At least 28 people, including eight women were killed in an attack by the Islamic State group on two Huthi rebel leaders in Sanaa on Monday.
The car bomb targeted Huthi rebel chief brothers Faycal and Hamid Jayache during a gathering to mourn the death of a family member, a security source said.
Huthi rebels closed down the surrounding area in the centre of the city after the attack, only allowing through emergency services to help evacuate the victims, witnesses said.
The explosion blew a crater in the road, took chunks out of nearby walls and left debris strewn across the street.
In a statement posted online, the Islamic State group said it had organised the attack on what it called a "Shiite nest" in the Yemeni capital.
The extremist Sunni jihadist group considers Shiites as heretics and has frequently targeted them in attacks in several countries.
The latest of these, a suicide bombing by a Saudi national on Friday in a Shiite mosque in Kuwait killed 26 people and wounded 227 others.
IS has also claimed a car bombing on June 20 against a Shiite mosque in Sanaa that killed two and wounded 16 and another series of attacks in the Yemeni capital four days earlier that killed 31.
The jihadist group, which marked the first anniversary of the declaration of its "caliphate" in Iraq and Syria on Monday, has been ramping up its deadly campaign in Yemen since March.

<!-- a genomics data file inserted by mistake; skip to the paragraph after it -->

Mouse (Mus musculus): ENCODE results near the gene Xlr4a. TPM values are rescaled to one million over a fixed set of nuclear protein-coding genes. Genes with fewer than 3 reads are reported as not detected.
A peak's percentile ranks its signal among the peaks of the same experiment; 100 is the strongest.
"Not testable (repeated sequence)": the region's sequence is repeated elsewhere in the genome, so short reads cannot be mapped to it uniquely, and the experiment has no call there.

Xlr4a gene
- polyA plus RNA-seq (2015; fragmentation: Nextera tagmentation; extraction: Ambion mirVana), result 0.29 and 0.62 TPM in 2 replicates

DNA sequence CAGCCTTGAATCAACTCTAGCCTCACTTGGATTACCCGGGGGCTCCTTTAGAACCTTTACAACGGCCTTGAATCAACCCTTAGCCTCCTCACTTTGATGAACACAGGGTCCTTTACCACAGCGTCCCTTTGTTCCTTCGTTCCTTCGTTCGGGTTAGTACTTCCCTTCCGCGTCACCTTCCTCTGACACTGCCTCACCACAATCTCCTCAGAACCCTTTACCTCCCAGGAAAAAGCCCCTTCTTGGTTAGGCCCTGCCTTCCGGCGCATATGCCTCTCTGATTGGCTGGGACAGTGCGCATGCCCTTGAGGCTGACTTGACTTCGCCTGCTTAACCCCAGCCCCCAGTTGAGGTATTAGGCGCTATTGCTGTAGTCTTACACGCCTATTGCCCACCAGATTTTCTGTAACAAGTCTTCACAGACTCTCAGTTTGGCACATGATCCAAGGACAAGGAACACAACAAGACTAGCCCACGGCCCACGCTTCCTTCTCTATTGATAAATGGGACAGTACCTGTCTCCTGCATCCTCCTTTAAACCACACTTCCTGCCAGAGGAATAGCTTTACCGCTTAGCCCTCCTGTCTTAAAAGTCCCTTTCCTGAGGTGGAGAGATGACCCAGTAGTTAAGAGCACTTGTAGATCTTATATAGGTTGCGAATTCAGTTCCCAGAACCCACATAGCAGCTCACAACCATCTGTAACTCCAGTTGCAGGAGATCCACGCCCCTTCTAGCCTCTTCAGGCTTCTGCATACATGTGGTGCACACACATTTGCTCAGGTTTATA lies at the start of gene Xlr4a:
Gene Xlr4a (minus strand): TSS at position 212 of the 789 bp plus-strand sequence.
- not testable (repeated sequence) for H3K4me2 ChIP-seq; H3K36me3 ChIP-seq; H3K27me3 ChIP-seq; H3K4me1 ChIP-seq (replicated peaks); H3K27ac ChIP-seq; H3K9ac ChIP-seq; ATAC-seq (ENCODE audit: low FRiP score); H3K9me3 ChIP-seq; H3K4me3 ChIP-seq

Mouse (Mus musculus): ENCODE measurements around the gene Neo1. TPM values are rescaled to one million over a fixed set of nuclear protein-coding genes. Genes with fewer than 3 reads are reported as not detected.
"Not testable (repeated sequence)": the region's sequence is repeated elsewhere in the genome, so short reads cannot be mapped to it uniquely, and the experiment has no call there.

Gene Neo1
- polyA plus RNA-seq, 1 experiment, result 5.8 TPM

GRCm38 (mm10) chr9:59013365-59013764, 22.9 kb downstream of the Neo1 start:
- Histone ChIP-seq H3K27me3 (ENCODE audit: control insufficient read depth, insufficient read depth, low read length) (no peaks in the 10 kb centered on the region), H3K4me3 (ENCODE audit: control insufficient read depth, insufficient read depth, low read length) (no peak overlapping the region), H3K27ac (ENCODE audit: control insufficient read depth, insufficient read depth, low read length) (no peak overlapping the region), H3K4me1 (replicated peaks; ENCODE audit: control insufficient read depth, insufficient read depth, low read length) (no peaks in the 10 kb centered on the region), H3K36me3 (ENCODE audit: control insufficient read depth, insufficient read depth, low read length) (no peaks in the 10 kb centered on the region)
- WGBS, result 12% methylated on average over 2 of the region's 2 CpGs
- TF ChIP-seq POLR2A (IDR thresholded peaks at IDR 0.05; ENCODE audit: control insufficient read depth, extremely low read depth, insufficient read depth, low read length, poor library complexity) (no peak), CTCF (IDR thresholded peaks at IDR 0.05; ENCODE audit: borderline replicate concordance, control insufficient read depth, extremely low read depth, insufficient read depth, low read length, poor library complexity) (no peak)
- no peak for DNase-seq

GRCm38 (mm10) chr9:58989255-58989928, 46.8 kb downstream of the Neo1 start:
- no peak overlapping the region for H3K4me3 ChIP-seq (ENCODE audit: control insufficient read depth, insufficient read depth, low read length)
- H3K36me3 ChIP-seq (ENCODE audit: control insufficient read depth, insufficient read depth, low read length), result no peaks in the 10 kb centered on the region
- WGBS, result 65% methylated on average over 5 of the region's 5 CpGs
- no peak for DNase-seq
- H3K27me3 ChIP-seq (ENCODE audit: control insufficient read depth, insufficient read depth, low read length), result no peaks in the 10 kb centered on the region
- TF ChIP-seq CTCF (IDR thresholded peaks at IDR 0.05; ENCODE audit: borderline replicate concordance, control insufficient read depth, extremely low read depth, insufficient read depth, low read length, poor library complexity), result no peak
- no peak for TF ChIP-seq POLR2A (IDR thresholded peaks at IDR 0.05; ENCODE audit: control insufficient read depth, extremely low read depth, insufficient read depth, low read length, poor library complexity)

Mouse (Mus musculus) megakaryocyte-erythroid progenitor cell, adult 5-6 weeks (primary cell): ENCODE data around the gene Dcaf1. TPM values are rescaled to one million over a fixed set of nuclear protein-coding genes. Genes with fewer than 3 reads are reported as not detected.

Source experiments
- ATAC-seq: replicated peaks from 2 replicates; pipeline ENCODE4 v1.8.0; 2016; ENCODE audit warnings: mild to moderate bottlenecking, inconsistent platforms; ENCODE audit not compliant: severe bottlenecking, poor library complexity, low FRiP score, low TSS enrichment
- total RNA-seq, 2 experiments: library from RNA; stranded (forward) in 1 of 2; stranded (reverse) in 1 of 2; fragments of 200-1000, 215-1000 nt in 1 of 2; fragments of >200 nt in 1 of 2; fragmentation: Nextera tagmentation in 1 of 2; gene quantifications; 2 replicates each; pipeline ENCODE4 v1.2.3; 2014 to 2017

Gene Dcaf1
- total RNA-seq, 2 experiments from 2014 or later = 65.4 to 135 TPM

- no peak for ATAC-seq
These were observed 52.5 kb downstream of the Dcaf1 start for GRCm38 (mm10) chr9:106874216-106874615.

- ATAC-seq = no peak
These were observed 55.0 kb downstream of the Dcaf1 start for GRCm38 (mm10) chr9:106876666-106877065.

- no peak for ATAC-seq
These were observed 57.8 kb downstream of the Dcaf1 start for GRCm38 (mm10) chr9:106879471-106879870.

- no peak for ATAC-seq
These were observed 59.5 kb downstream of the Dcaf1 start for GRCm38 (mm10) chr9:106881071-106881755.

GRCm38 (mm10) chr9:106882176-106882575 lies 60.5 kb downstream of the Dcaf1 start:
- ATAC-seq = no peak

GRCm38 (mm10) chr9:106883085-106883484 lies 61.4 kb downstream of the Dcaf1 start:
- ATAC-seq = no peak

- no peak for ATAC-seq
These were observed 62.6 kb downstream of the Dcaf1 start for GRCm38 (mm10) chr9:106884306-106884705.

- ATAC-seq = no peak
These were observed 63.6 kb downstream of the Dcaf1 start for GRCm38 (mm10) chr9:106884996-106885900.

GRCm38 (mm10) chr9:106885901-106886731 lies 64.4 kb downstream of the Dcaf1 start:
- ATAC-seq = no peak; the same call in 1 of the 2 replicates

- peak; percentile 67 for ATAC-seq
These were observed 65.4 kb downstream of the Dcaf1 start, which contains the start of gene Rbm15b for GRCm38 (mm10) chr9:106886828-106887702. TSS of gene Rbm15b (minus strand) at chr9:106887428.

Iran-backed Huthi rebels have seized vast swathes of the country since launching an offensive in July 2014, forcing President Abedrabbo Mansour Hadi to flee to Saudi Arabia.
Neither peace talks in Geneva nor a Saudi-led air campaign begun in March have driven them from power and they remain locked in battle with pro-government fighters, Sunni tribesmen and southern separatists.
Yemen's official Saba news agency, which is controlled by the Huthis, reported early on Tuesday that the rebels had launched a scud missile at the Al Salil military base, near the Saudi capital Riyadh.
"The missile is in response to the aggression of Saudi Arabia, which is increasing its criminal air raids against our country," Saba reported, citing a military spokesman.
"This is another message to the forces of oppression," he added, promising "new surprises in the coming days."
Saudi Arabia did not immediately confirm or deny the missile attack.